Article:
But the SXs have both a sensible instruction set and a nice chunk of registers. About the only things that don't these days are hangovers from the 80s like the HC11/HC12.

While I feel that the HC12 is a useful teaching tool, writing anything substantial tends to result in you spending most of your time trying to swap registers. As handy as that is, it tends to overshadow all the other things you'd like people to learn. The more RISC-flavoured reguar instruction set + bunch of registers better reflects modern architectures.

B>
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by LostboY on Tue May 30, 2006 9:17 am

I'd agree with that- save that teaching with stripped down hardware helps students understand *why* things evolved like they have-

I think it is akin to schools that are trying to teac OOP to students by starting them with Java- I think that this is a mistake- everything is an object in Java, but some students don't even have a concept of what an object even is...(I am by no means a lover of Java, or C# for that matter)-

LosT

packrat wrote:
LostboY wrote:Stick with your AVRs if that is what makes you happy. Learning to write on an HC series helps develop more efficient coding in my opinion.

The speed of the SX (in ASM, of course) is more valuable to me in many of my applications than "a nice instruction set and a sensible chunk of registers".


But the SXs have both a sensible instruction set and a nice chunk of registers. About the only things that don't these days are hangovers from the 80s like the HC11/HC12.

While I feel that the HC12 is a useful teaching tool, writing anything substantial tends to result in you spending most of your time trying to swap registers. As handy as that is, it tends to overshadow all the other things you'd like people to learn. The more RISC-flavoured reguar instruction set + bunch of registers better reflects modern architectures.

B>
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by packrat on Wed May 31, 2006 5:08 am

LostboY wrote:I'd agree with that- save that teaching with stripped down hardware helps students understand *why* things evolved like they have-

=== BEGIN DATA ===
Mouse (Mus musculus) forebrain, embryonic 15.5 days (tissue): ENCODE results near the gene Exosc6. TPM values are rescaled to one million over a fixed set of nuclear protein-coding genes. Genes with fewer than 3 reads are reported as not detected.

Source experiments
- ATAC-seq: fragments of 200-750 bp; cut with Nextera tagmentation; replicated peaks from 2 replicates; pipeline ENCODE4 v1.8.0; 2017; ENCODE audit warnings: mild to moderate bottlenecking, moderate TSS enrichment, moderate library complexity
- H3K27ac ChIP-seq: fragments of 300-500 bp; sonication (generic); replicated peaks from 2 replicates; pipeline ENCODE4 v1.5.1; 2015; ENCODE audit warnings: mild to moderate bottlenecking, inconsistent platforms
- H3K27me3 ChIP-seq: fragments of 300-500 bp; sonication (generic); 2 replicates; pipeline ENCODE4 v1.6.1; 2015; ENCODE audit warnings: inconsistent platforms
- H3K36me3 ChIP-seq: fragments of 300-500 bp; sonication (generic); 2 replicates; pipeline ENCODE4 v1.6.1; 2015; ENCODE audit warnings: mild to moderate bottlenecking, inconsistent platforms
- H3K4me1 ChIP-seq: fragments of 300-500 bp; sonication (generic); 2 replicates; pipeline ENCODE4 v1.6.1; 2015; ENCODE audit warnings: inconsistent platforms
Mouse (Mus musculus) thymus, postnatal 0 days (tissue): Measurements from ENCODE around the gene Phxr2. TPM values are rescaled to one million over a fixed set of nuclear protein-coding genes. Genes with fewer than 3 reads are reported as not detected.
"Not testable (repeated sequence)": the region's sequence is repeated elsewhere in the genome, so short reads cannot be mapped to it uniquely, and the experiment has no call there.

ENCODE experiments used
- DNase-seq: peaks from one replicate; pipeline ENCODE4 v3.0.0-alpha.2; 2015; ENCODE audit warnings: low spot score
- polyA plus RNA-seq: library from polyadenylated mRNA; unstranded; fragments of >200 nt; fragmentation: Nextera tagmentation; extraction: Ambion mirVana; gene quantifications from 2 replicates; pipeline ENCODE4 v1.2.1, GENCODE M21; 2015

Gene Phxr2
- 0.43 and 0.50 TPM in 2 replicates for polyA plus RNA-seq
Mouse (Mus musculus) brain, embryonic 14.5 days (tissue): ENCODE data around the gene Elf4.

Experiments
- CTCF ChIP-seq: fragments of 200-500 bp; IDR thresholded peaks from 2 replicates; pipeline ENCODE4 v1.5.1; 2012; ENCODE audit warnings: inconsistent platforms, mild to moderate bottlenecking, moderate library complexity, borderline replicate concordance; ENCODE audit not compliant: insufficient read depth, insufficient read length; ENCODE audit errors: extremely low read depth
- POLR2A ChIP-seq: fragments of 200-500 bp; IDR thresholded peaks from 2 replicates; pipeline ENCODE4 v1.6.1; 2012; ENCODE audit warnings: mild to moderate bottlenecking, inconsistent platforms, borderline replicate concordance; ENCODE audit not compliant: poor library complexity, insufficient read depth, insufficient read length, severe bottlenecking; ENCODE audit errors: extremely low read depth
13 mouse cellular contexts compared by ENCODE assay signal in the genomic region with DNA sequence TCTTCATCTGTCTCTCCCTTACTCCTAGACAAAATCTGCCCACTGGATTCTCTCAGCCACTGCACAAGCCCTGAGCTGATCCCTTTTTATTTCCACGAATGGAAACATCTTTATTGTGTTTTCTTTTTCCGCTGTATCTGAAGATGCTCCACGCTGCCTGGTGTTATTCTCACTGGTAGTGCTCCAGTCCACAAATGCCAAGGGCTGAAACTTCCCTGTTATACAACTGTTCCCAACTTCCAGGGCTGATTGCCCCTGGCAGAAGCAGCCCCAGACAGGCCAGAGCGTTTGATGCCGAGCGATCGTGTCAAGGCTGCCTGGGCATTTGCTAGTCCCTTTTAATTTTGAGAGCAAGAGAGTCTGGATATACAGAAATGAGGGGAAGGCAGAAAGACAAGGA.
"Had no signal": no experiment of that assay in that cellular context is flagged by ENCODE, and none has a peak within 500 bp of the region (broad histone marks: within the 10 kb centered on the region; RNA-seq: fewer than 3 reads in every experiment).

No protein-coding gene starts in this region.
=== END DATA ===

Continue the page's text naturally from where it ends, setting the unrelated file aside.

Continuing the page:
I understand that this is very useful, but I'm not sure you can spend too much time teaching the how-tech-evolved in a course. Instead, you provide hints and the better students will be interested enough to find out on their own time.
I think it is akin to schools that are trying to teac OOP to students by starting them with Java- I think that this is a mistake- everything is an object in Java, but some students don't even have a concept of what an object even is...(I am by no means a lover of Java, or C# for that matter)-

This is why I'm a huge fan of teaching beginning programmers with a language like Pascal. I've found that a lot of students working their way through Java or some similarly overdone OOP language have little concept of a variable and can't figure out how many times a while loop will run.

To say nothing of what happens to these students when they try to work in a language where memory isn't magically handled for them.

B>
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Re: PIC vs Atmel

by westfw on Tue Jan 04, 2011 7:28 pm

I will not get involved in "processor wars."
there are pic C compilers, but none for the mac (free).

I'm been using cc5x (one of the PIC C compilers with a free "limited version") on a Mac under Wine.

You might also want to consider the TI MPS430. Right now you can get a "launchpad" development system for about $5, though you might have to wait a couple months for it to arrive...